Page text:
What bigger crisis does one face than learning their child has been diagnosed with a chronic condition? It’s virtually impossible to collect your thoughts, let alone organize them. For me, organizing the many aspects of my life after receiving that news alleviated some of the stress and allowed me to focus on helping my child. You need to navigate through mazes of information that must first be acquired, then digested and finally stored. In a crisis situation we tend to look at the total picture, which is extremely overwhelming. Instead, we need to break down “life” into tiny more manageable little bites. Then we can take control of it rather than having it take control of us.
Learning how to acquire, understand, utilize and store pertinent medical information and knowledge makes us better informed and more actively involved with our own medical care. This organization leads to less medical errors, shorter hospital stays, increased positive outcomes, the motivation to seek preventive care and the skills to negotiate the health care system. Why do I know this?
Seventeen years ago, without warning, I was catapulted into the healthcare arena diagnosed with breast cancer a mere three hours after my daughter was diagnosed with Crohn’s disease. We were simultaneously thrown into a world of second opinions, diagnostic tests, invasive procedures, surgeries, and countless medical personnel. Even with my medical background and highly organized nature, dealing with this crisis was overwhelming. I found that documenting everything into a notebook was extremely therapeutic and a highly effective way to manage our complicated medical journeys. Stress was relieved knowing that our vital information was consolidated and immediately retrievable. I needed to organize my health information for obvious reasons. My quest to become more organized resulted in the creation of my book Otherwise Healthy.
Here is some advice to help you maneuver through the myriad of medical mazes and . . . Organize the Chaos!
1. Review your health insurance coverage.
Request the assignment of a “case manager” whom you can “bond” with to facilitate consistency on all medical insurance needs.
Maintain records of all contact with insurance personnel including date, time, with whom you spoke, and a synopsis of the conversation.
Understand the limitations and restrictions of your coverage.
2. Document information concerning diagnostic tests.
Learn the names and direct telephone number for the scheduling personnel as they will become very important allies in the future. Schedule tests for early in the day to avoid later day back-ups, minimize pre-test anxiety time, and restrictions on eating should the pre-test preparation include orders such as “nothing by mouth” for twelve hours.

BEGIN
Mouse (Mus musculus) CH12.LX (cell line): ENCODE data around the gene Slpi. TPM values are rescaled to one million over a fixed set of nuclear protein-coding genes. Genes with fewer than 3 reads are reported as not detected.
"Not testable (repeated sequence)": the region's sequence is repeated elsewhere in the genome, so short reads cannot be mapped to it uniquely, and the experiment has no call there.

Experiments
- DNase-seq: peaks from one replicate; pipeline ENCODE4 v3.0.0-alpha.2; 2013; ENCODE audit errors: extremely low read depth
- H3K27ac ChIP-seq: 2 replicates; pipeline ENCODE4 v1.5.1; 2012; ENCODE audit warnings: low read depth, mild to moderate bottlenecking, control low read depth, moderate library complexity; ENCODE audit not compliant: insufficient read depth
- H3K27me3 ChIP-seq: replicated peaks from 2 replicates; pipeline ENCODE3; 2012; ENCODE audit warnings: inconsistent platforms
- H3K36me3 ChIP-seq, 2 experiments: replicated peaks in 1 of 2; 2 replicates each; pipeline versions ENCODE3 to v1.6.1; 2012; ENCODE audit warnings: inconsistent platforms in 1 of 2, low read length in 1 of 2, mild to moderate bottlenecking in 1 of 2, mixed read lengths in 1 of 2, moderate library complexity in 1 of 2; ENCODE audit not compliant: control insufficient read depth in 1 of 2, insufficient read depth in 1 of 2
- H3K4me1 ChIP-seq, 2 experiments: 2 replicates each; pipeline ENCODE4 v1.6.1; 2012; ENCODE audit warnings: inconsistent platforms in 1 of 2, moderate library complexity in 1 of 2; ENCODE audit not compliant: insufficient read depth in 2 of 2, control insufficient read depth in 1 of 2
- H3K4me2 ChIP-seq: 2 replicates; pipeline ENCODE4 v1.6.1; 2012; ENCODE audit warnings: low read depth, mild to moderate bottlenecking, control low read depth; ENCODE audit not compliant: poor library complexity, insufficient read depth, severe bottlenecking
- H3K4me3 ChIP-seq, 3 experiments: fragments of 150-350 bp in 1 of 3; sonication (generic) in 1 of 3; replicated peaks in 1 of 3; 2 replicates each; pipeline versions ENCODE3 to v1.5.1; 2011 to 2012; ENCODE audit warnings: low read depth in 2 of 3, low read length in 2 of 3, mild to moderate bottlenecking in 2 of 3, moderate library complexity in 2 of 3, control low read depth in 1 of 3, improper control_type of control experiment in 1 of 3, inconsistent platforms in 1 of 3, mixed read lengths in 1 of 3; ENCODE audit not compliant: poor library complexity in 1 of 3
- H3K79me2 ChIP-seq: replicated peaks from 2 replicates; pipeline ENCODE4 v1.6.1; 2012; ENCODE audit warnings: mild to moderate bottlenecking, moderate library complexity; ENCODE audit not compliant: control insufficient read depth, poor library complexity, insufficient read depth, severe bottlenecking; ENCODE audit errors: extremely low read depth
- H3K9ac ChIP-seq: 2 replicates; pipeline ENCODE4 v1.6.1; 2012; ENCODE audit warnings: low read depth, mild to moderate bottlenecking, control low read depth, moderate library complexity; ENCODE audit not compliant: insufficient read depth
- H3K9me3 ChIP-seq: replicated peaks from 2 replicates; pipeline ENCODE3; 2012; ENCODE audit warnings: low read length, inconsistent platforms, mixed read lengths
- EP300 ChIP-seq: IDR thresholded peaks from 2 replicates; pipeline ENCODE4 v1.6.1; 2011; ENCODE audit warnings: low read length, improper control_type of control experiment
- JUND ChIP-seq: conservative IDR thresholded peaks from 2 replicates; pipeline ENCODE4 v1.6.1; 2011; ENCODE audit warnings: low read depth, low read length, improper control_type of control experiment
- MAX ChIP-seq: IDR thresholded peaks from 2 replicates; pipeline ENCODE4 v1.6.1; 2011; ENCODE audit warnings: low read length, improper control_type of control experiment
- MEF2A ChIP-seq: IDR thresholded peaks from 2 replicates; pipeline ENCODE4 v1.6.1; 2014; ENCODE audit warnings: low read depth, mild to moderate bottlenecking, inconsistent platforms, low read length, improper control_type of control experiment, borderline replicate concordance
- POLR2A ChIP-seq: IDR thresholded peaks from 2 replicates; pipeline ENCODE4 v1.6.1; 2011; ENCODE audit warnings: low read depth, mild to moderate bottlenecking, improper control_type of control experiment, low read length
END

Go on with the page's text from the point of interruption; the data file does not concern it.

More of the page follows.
Determine where all previous test results (slides, films, reports, etc.) are stored, and the contact information of those able to assist accessing them. Make sure previous tests are on hand to compare with the new results.
3. Consider a second opinion if diagnosis or treatment plans are indeterminate.
Obtain all necessary insurance approvals and referrals to ensure maximum coverage and reimbursement.
Establish who your contact person is at the “second opinion” facility. Learn exactly what you need to bring with you and whether some information can be sent in advance of your visit. Never send original slides or films as these are your baseline results against which future tests will be measured to see how you are progressing.
Prepare detailed questions ahead of time and present them to the doctor at the beginning of the visit. The doctor can then help ensure those areas are covered in your allotted time together.
Bring a detailed medical history and a current medication list.
4. Complete ordered tests in advance of your doctor’s appointment.
Call ahead to ensure that your doctor has received your test results (i.e. blood work, follow-up x-rays and scans).
Maintain a log of all lab results to track your progress.
5. Prepare a list of daily tasks that people can help you accomplish so you can focus on your child.
Match each task with a “helper,” noting their name, telephone number and availability.
Organize the “information dispersers” – a group of close friends and family who will be updated regularly and who will then keep the rest of the world abreast of the news. This will avoid the incessant ring of the telephone and allow you to spend more time with family.
Organize the meals your friends have volunteered to deliver so you don’t end up eating lasagna every night.
6. Understand all of the aspects of the treatment plan.
Understand possible treatment side effects and keep track of any experienced. List the exact names and dosages of prescribed drugs. Plot out medications taken at home on a daily calendar.
7. Create a schedule of follow-up visits and medical tests for the future.
Schedule follow-up tests at specifically approved time intervals to ensure coverage by your health insurer.
8. Join a support group!